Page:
Dear devotees and friends,
Please accept my best wishes. All glories to Srila Prabhupada.
I haven’t written for some weeks due to be overwhelmed with too many things to do. It’s probably been the busiest period of my life. But as they say “no rest for the wicked”, so I’m sure it’s good for me.
Actually one of the main secrets of Krishna consciousness is to keep fully engaged in devotional service. Srila Prabhupada accepted the idea the “an idle mind is the devil’s workshop” and we can certainly experience that it’s true. If we stop engaging the mind then it starts taking off in all sorts of extreme directions, so it’s better to have a little more devotional service than we can easily manage, rather than too little.
So anyway, the last time I wrote was at the end of the Navadvipa Parikama. There were many things I wanted to tell you about it, but you’ll have to wait to see the DVD set we’re making of it to find out !
Then I went back to Mauritius, which I have now become co-GBC for, with BB Govinda Maharaja, and found some of the situation there embroiled in unfortunate tenseness, and had to start giving a lot of attention to that.
I moved around South Africa for most of March and April. The highlight was the Durban Rathayatra from April 10 to 13. I think Their Lordships Jagannatha, Baladeva and Subhadra devi were pleased, as it was one of the best Rathayatras we’ve had.
Two of my disciples from Pietermaritzburg in South Africa, Bhakta Rajesh and his wife Vraja Renu compiled a collection of diary entries of mine from earlier years and published them as a book “Travelling in the Service of Srila Prabhupada – Volume 1”, and we launched it at the Rathayatra. Harideva prabhu, an expert presenter and MC, announced it from the main stage, and told people that I would sign copies if they came forward immediately.
To my surprise only about 3 people came forward, and it took them some minutes to come. I thought this was going to be a big disaster, and became quite anxious. However the next day, the Saturday of the Rathayatra, I went to the tent we had to display the books and my DVDs, and found a number of people had bought books. I stayed there for about 90 minutes, and a steady stream of people came and I signed books and DVDs for them, so in this way everything was saved.
On the 20th of April Govinda Maharaja and I went back to Mauritius to make a concerted effort to help the situation there. Actually Mauritius is one of the best places in the world for preaching. The people are incredibly favourable to Krishna consciousness and supportive of our activities, but sometimes among our devotees a tendency arises to become political and then things become disturbed.
So Maharaja and I separated the two main projects, the Phoenix temple and the Bon Accueill farm, plus a group of devotees doing congregational preaching also wanted to take direct responsibility for their programmes, so we allowed that, and basically the situation seems to have become more peaceful.
Following that I returned to South Africa on the 26th, and then left for Moscow on the 27th. I landed there on the 28th and spent the night in the flat of Talavan prabhu, one of my disciples there, and then on the 29th set out for Izhevsk, about a 2 hour flight to the east.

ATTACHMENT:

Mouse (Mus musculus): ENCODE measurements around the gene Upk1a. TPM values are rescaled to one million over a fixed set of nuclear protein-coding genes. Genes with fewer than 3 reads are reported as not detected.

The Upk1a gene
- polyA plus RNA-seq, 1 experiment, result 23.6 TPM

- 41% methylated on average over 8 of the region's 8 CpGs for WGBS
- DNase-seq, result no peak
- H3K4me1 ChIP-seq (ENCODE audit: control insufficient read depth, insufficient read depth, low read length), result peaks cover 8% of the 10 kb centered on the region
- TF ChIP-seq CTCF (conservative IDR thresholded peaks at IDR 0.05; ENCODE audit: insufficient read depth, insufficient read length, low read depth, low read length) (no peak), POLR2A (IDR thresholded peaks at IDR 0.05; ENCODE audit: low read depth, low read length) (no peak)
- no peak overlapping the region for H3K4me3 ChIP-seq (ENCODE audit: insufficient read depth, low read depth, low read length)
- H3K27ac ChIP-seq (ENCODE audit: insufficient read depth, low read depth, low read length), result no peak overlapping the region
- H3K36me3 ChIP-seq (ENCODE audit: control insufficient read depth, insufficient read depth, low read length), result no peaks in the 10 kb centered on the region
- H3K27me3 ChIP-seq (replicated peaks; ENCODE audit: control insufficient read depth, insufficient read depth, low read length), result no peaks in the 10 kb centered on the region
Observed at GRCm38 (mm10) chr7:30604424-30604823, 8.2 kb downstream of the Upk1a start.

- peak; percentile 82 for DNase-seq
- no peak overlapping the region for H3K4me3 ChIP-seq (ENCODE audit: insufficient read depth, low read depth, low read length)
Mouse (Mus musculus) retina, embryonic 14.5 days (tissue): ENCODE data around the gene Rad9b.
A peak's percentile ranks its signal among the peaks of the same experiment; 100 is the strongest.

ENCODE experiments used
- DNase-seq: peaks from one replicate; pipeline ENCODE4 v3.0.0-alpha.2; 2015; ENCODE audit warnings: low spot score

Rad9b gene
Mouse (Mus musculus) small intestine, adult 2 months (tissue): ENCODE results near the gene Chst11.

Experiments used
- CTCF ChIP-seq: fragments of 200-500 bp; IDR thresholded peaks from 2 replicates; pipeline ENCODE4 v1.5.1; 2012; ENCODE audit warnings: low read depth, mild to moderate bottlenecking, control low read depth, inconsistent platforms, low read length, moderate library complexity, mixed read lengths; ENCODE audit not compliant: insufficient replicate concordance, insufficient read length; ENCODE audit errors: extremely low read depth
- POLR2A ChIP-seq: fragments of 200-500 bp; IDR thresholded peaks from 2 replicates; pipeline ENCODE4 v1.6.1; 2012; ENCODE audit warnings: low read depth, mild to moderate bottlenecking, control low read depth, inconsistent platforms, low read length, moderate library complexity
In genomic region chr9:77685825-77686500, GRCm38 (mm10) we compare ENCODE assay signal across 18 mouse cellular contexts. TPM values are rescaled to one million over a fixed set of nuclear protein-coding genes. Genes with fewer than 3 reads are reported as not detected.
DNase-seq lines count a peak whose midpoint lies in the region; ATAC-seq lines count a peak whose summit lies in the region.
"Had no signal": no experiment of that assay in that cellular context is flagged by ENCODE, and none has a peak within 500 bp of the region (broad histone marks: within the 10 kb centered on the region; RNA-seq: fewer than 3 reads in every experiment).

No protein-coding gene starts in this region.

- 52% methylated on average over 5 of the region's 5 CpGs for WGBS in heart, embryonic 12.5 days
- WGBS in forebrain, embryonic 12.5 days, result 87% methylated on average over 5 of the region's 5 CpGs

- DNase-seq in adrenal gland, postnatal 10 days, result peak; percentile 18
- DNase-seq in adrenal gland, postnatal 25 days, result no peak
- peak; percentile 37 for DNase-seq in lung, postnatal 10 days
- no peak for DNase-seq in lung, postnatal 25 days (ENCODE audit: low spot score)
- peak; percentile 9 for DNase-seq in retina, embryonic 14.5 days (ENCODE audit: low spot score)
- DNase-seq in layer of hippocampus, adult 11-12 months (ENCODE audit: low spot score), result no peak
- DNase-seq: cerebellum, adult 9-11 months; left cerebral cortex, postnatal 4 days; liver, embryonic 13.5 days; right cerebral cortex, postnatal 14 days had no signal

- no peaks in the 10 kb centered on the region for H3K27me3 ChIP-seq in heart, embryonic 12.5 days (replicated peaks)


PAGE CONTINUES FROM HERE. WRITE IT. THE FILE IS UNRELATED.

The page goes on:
I had never been there before and didn’t know what to expect, but to my surprise, when I walked through the airport there was a kirtana party mainly made up of my disciples from Kazan, about 400 kms to the south. The whole airport became transformed, and the people who had been on the same flight as me were smiling and appreciating the kirtana.
On the way in from the airport I talked to one of the leaders of the yatra, Vasudeva Suta prabhu, who is the husband of Madhavi Lata dd, one of my disciples there. He told me that the main industry there was making
firearms, particularly rifles. We drove through the downtown area and he pointed out a huge factory. “This is the main factory for Kalashnikov, the makers of the famous AK47” he told me.
I was shocked to hear that, as the AK47 is probably the most famous weapon in the world, and is used not only by the Russian army, but by about every terrorist and revolutionary in the world. I asked Vasudeva Suta “Who is this Kalashnikov person?”
“Mr Kalashnikov’s still living here in Izhevsk” Vasudeva Suta told me. “He’s a very famous man.”
That night and Thursday night, the 30th, we did programmes in the yatra’s normal Sunday programme place. They rent a room in the Kalashnikov Museum every Sunday! About 80 devotees gather each week in one of the display rooms of the weapons museum, surrounded by rifles and photos from the revolution in the early 20th century.
In the middle of the room are two huge statues of soldiers (with Kalashnikov rifles of course) so we named them Jaya and VIjaya.
Even though the environment was so unusual for a Krishna conscious programme, still, as the kirtana picked up and the devotees chanted and danced, the material situation was forgotten, and everyone relished pleasure on the transcendental platform.
So now I’m back in Moscow, and tonight I’m flying to a city named Omsk, further to the east. I had to fly back west to Moscow for two hours, and then I’ll be flying more than three hours east, as there is no direct
connection between Izhevsk and Omsk, except by train, which takes more than 24 hours.
I will keep you updated more regularly now.
Hoping this meets you well.
Bhakti Caitanya Swami